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Tomas Transtromer Tastes Triumph
with Nobel Prize
|by P. G. R. Nair|
The poet Tomas Transtromer has finally tasted triumph by winning the Nobel Prize for literature for 2011. The Swedish Academy praised Mr. Tranströmer, saying that “through his condensed, translucent images, he gives us fresh access to reality.” This is absolutely true of his serene poetry.
Tomas Tranströmer comes from a long line of ship pilots who worked in and around the Stockholm Archipelago. He was born in Stockholm on April 15, 1931. His father and mother divorced when he was three; he and his mother lived after that in an apartment in the working-class district of Stockholm. He describes that apartment and the shifting of a bookcase into his room and filling of books that he had inherited in his poem titled “The Bookcase.”
One of the most beautiful qualities in his poems is the space we feel in them. One reason for that is that the four or five main images that appear in each of his poems come from widely separated sources in the psyche. His poems are a sort of railway station where trains that have come enormous distances stand briefly in the same building. One train may have some Russian snow still lying on the undercarriage, and another may have Mediterranean flowers still fresh in the compartments.
His powerful imageries are often concerned with issues of fragmentation and isolation. Forest is a recurring image in many of his poems. Being in the forest seems to connote a sort of existential abandonment — perhaps a necessary precondition to authentic discovery or salvation. The poem “The Clearing” begins:
The exotic provenance of images in his poems is balanced by the stones, forests, villages and cities of his native Sweden, the chief metaphors of his meditations on existence. One obsessively recurring image complex : the car, the driver, the mass migration of traffic. The motif of driving somewhere, anywhere, becomes an effective symbol for contemporary man, encased in his technology, separated from the earth, prone to sudden accident, moving in the blind flow of traffic like 'a sluggish dragon' over asphalt where 'seeds try to grow.' His marvelous poem "Alone" is an example of it. May be his life as a psychologist explains his fascination with things that might have arisen only from dreams, from the archetypal forms that lie deep, deep within us all. Consider the following passage:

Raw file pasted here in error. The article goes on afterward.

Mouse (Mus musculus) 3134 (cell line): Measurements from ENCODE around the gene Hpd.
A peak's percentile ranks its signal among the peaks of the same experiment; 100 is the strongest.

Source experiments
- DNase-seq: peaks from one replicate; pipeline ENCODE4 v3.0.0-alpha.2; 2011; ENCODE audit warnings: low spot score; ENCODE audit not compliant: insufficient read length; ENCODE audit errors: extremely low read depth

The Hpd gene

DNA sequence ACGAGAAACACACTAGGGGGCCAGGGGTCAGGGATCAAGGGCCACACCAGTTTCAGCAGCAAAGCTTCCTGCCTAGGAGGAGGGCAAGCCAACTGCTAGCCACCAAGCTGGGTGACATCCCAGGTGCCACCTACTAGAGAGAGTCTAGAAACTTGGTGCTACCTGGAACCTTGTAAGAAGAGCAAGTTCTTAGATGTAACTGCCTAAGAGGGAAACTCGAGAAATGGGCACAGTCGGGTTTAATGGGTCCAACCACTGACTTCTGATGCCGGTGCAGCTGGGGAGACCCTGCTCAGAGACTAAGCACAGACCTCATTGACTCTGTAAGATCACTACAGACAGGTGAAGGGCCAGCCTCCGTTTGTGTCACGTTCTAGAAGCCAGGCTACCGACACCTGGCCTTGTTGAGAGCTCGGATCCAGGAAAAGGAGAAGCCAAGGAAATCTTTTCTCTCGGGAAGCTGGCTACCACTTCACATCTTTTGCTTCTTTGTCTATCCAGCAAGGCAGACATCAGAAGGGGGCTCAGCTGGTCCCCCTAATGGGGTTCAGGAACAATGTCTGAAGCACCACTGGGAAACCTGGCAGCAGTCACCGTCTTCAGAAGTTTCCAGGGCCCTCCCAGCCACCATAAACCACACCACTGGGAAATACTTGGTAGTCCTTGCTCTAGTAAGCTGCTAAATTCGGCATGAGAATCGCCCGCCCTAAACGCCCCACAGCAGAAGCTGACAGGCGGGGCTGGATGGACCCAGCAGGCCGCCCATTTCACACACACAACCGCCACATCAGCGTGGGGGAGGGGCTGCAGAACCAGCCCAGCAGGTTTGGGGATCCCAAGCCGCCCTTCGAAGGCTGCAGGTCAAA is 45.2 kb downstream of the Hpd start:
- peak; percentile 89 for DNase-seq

Swedish poetry tends to be very rational, and therefore open to fads. Tranströmer, simply by publishing his books, led a movement of poetry in the opposite direction, toward a poetry of silence and depths. Read the poem "April and Silence" and note the striking third stanza.
Tranströmer was able to tackle the ‘big’ subjects without seeming in the least bit pretentious or foolish. I was bit shocked to read his description of how grief displaces our everyday sense of reality in ‘After Someone’s Death’. It is a poem of three stanzas of four lines each. As in many of Tomas Tranströmer’s poems, this one begins with the appearance of a story, but by the end, the series of disconnected images do not seem to add up to a coherent narrative. It is the speaker’s visual (rather than organic) ordering of things that holds the poem’s various images together. The title suggests the discontinuity between life and death; it is the time after someone’s death that the poem considers.
Transtromer has traveled extensively, and much of the pleasure of his art is in the wit and accuracy of his imagination as it expands our awareness and renews the familiar. In a smoky hut in Madeira, two fish are frying with 'tiny garlic explosions.' New York City seen at night from a distant prospect is like 'a spiral galaxy seen from the side,' the dozing bodies in its subway cars becoming 'catacombs in motion.' Sometimes these deft formulations go beyond pungent perception to express an aesthetic credo, a moral stance, as in a prose-poem titled 'Upright,' which captures the condition of living 'free but wary' in the memory of a visit to the Sara tribe in Africa. In 'From an African Diary', he describes climbing on a canoe hallowed from a log:
Penetrating insights about the mystery of existence are abundant in his poems and it has led to Tranströmer being described as a visionary poet, and certainly a sense of the numinous, of moments of spiritual epiphany, embalms his poetry. They are full of stolen moments when he seems to have caught himself off-guard:
Finally, I have presented below two poems of Transtromer to illustrate how beautifully Transtromer gives extraordinary vision on ordinary things with ordinary words.
One cannot agree more on that mix of 'YES and NO' in the above poem. The imageries of a dot of back and colourful plastic chairs as gaudy insects are also striking .
The above poem is a sombre one . You may pause, think about it and move on like 'the visit forgotten'
By bestowing Nobel Prize for Literature, the Swedish Academy has finally recognized the world's most translated poet, a poet who truly grapples with the agony of modern man and daringly defines our inner world. The turbulent silence of Transtromer has triumphed finally.
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